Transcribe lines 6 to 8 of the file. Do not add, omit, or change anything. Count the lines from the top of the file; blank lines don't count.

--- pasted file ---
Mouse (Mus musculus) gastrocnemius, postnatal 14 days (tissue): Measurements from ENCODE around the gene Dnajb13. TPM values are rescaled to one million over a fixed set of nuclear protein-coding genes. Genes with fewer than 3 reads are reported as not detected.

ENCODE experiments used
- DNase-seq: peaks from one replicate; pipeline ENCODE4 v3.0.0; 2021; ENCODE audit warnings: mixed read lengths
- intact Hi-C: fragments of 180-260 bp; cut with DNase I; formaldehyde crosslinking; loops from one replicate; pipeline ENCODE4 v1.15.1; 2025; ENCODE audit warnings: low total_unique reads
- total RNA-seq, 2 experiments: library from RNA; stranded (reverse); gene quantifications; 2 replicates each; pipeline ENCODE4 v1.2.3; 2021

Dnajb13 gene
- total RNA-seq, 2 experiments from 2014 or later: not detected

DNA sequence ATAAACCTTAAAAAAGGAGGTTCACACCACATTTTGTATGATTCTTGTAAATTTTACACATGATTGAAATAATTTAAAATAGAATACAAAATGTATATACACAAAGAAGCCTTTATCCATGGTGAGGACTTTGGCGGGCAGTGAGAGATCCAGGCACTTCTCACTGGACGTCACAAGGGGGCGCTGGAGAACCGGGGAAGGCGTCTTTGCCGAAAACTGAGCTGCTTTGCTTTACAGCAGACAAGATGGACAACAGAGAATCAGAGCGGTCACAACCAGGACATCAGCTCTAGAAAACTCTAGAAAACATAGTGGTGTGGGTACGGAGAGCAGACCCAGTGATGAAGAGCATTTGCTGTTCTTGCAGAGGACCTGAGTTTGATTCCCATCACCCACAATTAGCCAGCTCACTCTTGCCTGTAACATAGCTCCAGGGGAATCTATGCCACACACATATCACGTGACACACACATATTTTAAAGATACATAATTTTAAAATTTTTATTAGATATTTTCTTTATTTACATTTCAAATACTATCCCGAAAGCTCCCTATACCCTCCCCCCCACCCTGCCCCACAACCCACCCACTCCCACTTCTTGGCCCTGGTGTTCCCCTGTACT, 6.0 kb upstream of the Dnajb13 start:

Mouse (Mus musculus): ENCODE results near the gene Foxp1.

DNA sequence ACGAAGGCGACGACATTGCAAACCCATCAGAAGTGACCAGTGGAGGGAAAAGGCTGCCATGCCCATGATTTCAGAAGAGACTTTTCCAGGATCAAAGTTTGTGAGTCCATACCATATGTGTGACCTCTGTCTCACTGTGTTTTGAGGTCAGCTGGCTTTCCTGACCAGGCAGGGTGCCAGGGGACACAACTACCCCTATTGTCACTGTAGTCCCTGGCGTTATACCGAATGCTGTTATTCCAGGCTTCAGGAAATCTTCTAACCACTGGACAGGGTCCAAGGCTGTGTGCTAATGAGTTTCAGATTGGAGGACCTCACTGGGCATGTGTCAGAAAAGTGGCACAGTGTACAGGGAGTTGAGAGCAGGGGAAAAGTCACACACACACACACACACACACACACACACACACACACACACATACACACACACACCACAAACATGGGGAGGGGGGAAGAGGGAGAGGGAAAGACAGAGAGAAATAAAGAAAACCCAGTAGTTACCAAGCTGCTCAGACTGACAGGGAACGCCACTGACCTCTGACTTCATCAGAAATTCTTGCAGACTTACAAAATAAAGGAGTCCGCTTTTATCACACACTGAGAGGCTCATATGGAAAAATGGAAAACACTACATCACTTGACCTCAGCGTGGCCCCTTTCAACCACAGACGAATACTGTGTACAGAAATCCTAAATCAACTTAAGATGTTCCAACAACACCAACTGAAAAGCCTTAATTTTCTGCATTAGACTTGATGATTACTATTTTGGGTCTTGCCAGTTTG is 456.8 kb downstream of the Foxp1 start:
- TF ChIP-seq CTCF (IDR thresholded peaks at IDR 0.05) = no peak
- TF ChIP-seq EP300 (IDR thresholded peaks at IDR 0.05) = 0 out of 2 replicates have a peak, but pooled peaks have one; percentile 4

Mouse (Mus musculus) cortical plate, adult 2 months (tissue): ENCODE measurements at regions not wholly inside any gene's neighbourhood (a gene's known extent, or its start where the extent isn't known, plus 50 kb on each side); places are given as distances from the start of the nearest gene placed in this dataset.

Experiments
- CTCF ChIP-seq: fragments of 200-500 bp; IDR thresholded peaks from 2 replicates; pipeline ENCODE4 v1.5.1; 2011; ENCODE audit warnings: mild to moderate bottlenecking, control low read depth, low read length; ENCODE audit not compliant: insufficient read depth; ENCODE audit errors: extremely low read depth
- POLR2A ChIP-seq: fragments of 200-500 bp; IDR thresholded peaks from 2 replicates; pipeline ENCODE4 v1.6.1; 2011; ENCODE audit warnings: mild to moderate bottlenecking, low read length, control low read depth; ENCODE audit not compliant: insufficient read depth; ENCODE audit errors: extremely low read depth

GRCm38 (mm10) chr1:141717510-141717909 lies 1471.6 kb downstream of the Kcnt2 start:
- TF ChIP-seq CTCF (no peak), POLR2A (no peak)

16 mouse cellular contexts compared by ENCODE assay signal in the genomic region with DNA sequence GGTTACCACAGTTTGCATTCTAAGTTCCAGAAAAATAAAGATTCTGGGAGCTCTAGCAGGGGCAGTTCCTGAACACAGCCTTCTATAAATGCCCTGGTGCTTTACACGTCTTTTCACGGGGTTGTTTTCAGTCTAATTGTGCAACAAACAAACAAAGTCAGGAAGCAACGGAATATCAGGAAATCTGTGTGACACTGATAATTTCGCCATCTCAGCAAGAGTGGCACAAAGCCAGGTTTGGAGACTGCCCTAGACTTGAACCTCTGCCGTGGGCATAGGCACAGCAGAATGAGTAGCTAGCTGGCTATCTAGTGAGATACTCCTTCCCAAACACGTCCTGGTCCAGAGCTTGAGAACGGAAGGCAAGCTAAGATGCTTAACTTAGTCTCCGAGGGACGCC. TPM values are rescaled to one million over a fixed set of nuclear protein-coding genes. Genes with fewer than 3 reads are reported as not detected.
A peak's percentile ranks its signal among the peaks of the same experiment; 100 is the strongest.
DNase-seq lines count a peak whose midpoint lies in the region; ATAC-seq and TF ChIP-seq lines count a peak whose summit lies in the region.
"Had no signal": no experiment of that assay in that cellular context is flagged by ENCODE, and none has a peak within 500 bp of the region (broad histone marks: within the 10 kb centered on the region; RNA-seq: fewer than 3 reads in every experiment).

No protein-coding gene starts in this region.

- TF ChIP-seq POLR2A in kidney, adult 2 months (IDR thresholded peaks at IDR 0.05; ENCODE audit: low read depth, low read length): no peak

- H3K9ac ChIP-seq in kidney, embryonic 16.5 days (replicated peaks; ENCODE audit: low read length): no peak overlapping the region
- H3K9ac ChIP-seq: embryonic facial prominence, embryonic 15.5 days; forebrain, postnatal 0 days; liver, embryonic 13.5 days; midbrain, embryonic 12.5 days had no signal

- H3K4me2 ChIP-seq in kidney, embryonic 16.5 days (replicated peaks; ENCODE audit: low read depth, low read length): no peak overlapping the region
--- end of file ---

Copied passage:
Dnajb13 gene
- total RNA-seq, 2 experiments from 2014 or later: not detected

DNA sequence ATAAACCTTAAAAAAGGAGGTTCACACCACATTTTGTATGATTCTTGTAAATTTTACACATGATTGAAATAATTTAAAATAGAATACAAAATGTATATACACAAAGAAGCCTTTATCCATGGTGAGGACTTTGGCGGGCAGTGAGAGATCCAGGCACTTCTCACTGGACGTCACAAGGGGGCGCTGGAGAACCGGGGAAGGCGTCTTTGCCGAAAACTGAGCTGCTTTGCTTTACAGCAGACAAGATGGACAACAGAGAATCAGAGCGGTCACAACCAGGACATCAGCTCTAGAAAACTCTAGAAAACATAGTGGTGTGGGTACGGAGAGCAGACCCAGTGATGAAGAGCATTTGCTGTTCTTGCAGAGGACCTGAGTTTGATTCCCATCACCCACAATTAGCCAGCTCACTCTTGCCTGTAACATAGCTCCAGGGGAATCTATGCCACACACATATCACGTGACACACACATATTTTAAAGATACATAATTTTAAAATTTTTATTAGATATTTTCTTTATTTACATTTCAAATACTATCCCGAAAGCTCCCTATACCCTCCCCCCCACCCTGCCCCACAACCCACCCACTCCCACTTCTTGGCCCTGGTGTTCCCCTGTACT, 6.0 kb upstream of the Dnajb13 start: